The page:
# Difference between revisions of "Euler's Totient Theorem"

m |
m (grammar mistake corrected) |
||

Line 2: | Line 2: | ||

== Theorem == | == Theorem == | ||

− | Let <math>\phi(n)</math> be [[Euler's totient function]]. | + | Let <math>\phi(n)</math> be [[Euler's totient function]]. If <math>n</math> is a positive integer, <math>\phi{(n)}</math> is the number of integers in the range <math>\{1,2,3\cdots{,n}\}</math> which are relatively prime to <math>n</math>. If <math>{a}</math> is an integer and <math>m</math> is a positive integer [[relatively prime]] to <math>a</math>,Then <math>{a}^{\phi (m)}\equiv 1 \pmod {m}</math>. |

== Credit == | == Credit == |

## Revision as of 03:03, 29 December 2015

**Euler's Totient Theorem** is a theorem closely related to his totient function.

## Contents

## Theorem

Let be Euler's totient function. If is a positive integer, is the number of integers in the range which are relatively prime to . If is an integer and is a positive integer relatively prime to ,Then .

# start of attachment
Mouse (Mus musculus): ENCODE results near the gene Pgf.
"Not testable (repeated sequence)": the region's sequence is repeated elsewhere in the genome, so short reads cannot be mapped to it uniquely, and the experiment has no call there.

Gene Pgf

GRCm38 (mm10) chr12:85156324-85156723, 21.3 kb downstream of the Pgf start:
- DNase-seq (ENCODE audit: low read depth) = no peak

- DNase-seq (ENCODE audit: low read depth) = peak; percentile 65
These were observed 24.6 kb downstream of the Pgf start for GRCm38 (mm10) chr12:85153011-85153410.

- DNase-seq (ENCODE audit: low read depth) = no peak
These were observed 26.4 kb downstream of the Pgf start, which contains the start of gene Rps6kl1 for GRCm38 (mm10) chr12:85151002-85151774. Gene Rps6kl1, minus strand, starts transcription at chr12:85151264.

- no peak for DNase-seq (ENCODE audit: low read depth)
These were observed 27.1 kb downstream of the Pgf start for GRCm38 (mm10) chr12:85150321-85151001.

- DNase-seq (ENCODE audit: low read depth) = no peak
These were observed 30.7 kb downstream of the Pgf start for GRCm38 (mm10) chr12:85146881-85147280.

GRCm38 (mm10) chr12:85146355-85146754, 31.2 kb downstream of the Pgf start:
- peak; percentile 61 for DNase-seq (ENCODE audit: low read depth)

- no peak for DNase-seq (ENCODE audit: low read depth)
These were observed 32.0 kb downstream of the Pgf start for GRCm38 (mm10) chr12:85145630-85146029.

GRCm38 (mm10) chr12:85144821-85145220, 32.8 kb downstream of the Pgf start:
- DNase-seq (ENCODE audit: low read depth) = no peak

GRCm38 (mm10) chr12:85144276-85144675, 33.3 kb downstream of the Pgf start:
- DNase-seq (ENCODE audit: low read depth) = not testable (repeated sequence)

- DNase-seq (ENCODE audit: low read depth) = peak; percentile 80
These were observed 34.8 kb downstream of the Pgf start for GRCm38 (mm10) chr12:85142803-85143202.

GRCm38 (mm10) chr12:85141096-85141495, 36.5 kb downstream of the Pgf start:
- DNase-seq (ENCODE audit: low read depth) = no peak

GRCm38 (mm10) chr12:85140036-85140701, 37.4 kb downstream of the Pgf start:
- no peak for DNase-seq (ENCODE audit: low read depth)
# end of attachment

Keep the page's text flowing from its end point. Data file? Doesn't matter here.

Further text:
## Credit

This theorem is credited to Leonhard Euler. It is a generalization of Fermat's Little Theorem, which specifies that is prime. For this reason it is also known as Euler's generalization or the Fermat-Euler theorem.

## Proof

Consider the set of numbers {} (mod m) such that the elements of the set are the numbers relatively prime to . It will now be proved that this set is the same as the set {} (mod m) where . All elements of are relatively prime to so if all elements of are distinct, then has the same elements as . In other words, each element of is congruent to one of .This means that (mod m) → (mod m) → (mod m) as desired. Note that dividing by is allowed since it is relatively prime to .